Inspired on his commutes to work by the new album from Apparat Organ Quartet, Chris Parkin hails Icelandic Renaissance man Johann Johannsson…

Icelandic musician Jóhann Jóhannsson collaborates with more people more often than an unskilled rapper. Only his chosen projects are rather more artful than those picked by Akon.

To list just a few of them, in the early part of the last decade Jóhannsson worked with choreographer Erna Omarsdottir on a performance dance piece called IBM 1401, A User's Manual, which he then reworked with strings, electronics and a 60-piece orchestra for his 4AD debut in 2006. He’s also teamed up with Marc Almond, Barry Adamson, Finland’s post-techno outfit Pan Sonic, Stereolab lady Laetitia Sadier, and is a founding member of Iceland’s intriguingly (and proudly) bonkers art collective Kitchen Motors. Phew, right?

This year Jóhannsson has been in collaborative overdrive. As well as writing music for a new studio album of his own, he’s composed for symphony orchestras and scored a series of films, including the wonderful The Miners’ Hymns, a project he undertook with filmmaker Bill Morrison.

Morrison’s collage of old archive footage is a moving eulogy to Durham’s coalmining past, taking in everything from proud coalmining families, men in hard hats scurrying about underground and kids messing about in a sea of coal to shabby tenement homes, strikes and decimated landscapes.

For his score Jóhannsson researched colliery brass bands from the area, listened to old Victorian hymns, and eventually recorded with the area’s brass players. The result is a stunning, haunted, tear-stained score that you can now buy as a standalone album. Read an interview with Jóhannsson and Morrison about The Miners’ Hymns here.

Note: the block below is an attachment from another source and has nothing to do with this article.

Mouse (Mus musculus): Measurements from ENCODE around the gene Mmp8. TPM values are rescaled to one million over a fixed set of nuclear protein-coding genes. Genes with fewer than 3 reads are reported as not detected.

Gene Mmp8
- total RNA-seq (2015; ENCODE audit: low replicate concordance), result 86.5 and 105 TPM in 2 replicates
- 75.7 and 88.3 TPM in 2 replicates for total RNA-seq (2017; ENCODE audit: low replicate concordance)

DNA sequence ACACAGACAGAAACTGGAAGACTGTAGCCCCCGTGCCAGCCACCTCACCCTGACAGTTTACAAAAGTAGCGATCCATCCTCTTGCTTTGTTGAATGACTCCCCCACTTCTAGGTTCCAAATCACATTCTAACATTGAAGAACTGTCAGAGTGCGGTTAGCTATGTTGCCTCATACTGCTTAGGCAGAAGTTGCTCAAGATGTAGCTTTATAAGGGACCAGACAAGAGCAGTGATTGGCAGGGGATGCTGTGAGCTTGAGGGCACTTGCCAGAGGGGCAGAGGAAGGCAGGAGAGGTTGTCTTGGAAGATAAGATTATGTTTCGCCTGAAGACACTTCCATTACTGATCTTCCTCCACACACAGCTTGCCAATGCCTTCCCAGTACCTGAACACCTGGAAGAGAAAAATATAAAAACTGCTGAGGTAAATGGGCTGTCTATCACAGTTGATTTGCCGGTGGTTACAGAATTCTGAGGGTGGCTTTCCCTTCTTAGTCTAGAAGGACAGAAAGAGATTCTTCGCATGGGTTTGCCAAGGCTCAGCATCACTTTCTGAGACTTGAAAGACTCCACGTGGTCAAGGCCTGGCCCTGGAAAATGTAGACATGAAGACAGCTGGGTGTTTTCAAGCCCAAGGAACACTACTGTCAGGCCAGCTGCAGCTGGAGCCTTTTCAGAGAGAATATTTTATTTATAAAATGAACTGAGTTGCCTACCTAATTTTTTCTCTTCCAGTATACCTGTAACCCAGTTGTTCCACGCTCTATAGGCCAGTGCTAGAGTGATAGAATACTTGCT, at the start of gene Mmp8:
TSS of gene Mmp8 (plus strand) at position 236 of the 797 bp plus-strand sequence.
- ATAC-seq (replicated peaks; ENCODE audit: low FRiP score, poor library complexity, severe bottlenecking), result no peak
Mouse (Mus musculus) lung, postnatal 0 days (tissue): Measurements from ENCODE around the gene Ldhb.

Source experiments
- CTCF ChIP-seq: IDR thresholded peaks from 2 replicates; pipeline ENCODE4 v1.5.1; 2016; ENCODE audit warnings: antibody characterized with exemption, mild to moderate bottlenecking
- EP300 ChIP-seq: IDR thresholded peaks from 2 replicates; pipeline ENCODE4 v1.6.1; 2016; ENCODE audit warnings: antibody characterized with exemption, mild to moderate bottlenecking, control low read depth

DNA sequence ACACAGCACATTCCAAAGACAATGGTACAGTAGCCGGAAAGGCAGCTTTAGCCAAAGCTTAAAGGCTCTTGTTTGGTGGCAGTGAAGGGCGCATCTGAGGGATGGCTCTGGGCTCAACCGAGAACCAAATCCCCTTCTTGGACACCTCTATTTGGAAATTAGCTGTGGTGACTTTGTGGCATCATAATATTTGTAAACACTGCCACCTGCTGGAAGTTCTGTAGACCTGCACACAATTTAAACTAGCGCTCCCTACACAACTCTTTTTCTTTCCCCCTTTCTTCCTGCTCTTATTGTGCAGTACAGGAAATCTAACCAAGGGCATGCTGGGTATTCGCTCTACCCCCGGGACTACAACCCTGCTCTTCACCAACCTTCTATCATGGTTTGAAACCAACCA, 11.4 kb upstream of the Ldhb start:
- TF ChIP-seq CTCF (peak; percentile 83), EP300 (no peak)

After the beautiful rise and fall of brass on The Miners’ Hymns, then, it’ll come as bit of a brick in the face when you listen to Jóhannsson’s other 2011 collaborative project, Apparat Organ Quartet.

The main reason for hailing Jóhannsson in this week’s blog is that this band’s new (second) album Pólyfónia, out a week on Monday, has made this week’s commutes rather frustrating – if only because the Teutonic silver-plated robot-rock powering the whole of this record evokes public transport much faster, more efficient and much safer than the rickety old bus I pootled in on.

123 Forever by ApparatOrganQuartet

Cargo Frakt by ApparatOrganQuartet

Konami by ApparatOrganQuartet

Cruise Control by ApparatOrganQuartet

Apparat Organ Quartet have released one previous album – their self-titled debut in 2002. The delay in recording a follow up is, in part, down to each of the band’s members – including Trabant’s Úlfur Eldjárn – going off to do their own thing. Or many things in the case of Jóhannsson.

It’s also down to the band improvising and then streamlining their songs into a series of lean, efficient beasts, as well as learning how to play them on an arsenal of electronic weaponry that includes old analog synths, farfisas, hammonds, home organs, mini keyboards, machinery found on rubbish dumps and games consoles. They’ve even been known to incorporate broken radios into their music.

On Pólyfónia, the band – four on keyboard, one on drums – have refined and added to their vision. This is proggy, futuristic and relentlessly surging synth-rock that’s clean-lined, crystalline and euphorically utopian, yet brutal and monstrous in size. Apparat Organ Quartet’s robot world might be a tidier and more invigorating one than where The Terminator came from, but it’s equally (and agreeably) oppressive and terrifying in places. Mostly, though, it’s pulsating, over-the-top future-rock that’ll help you power through almost anything.

I think you’ve earned that tea break now, Jóhannsson.

Apparat Organ Quartet’s new album Pólyfónia (Crunchy Frog) is out on November 14.

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